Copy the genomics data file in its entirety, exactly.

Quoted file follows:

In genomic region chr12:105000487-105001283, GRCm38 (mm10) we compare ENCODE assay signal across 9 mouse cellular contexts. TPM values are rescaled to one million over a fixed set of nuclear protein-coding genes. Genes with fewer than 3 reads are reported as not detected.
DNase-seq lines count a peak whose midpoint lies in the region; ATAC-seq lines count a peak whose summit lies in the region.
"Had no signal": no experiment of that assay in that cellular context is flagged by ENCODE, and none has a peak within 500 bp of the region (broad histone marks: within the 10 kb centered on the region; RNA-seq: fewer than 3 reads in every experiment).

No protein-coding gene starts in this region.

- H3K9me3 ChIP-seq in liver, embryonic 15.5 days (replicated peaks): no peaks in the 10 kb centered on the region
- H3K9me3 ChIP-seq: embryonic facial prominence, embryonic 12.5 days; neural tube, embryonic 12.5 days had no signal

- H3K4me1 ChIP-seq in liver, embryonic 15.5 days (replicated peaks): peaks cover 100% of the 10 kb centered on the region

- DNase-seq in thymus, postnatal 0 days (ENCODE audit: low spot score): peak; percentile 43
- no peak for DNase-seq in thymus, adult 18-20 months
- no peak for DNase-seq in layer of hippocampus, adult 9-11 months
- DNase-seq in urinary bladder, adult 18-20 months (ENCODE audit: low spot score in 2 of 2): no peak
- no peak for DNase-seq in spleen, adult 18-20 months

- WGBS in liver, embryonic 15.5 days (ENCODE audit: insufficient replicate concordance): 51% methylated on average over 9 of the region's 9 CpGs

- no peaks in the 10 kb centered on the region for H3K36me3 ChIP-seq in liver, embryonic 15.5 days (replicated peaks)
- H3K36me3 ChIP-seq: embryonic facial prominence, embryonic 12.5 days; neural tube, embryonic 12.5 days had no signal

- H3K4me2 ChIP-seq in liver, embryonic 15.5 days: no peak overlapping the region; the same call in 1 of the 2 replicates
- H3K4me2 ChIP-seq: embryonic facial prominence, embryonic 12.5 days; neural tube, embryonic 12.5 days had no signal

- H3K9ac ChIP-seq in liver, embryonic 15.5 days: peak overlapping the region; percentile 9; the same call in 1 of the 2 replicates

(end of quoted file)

In genomic region chr12:105000487-105001283, GRCm38 (mm10) we compare ENCODE assay signal across 9 mouse cellular contexts. TPM values are rescaled to one million over a fixed set of nuclear protein-coding genes. Genes with fewer than 3 reads are reported as not detected.
DNase-seq lines count a peak whose midpoint lies in the region; ATAC-seq lines count a peak whose summit lies in the region.
"Had no signal": no experiment of that assay in that cellular context is flagged by ENCODE, and none has a peak within 500 bp of the region (broad histone marks: within the 10 kb centered on the region; RNA-seq: fewer than 3 reads in every experiment).

No protein-coding gene starts in this region.

- H3K9me3 ChIP-seq in liver, embryonic 15.5 days (replicated peaks): no peaks in the 10 kb centered on the region
- H3K9me3 ChIP-seq: embryonic facial prominence, embryonic 12.5 days; neural tube, embryonic 12.5 days had no signal

- H3K4me1 ChIP-seq in liver, embryonic 15.5 days (replicated peaks): peaks cover 100% of the 10 kb centered on the region

- DNase-seq in thymus, postnatal 0 days (ENCODE audit: low spot score): peak; percentile 43
- no peak for DNase-seq in thymus, adult 18-20 months
- no peak for DNase-seq in layer of hippocampus, adult 9-11 months
- DNase-seq in urinary bladder, adult 18-20 months (ENCODE audit: low spot score in 2 of 2): no peak
- no peak for DNase-seq in spleen, adult 18-20 months

- WGBS in liver, embryonic 15.5 days (ENCODE audit: insufficient replicate concordance): 51% methylated on average over 9 of the region's 9 CpGs

- no peaks in the 10 kb centered on the region for H3K36me3 ChIP-seq in liver, embryonic 15.5 days (replicated peaks)
- H3K36me3 ChIP-seq: embryonic facial prominence, embryonic 12.5 days; neural tube, embryonic 12.5 days had no signal

- H3K4me2 ChIP-seq in liver, embryonic 15.5 days: no peak overlapping the region; the same call in 1 of the 2 replicates
- H3K4me2 ChIP-seq: embryonic facial prominence, embryonic 12.5 days; neural tube, embryonic 12.5 days had no signal

- H3K9ac ChIP-seq in liver, embryonic 15.5 days: peak overlapping the region; percentile 9; the same call in 1 of the 2 replicates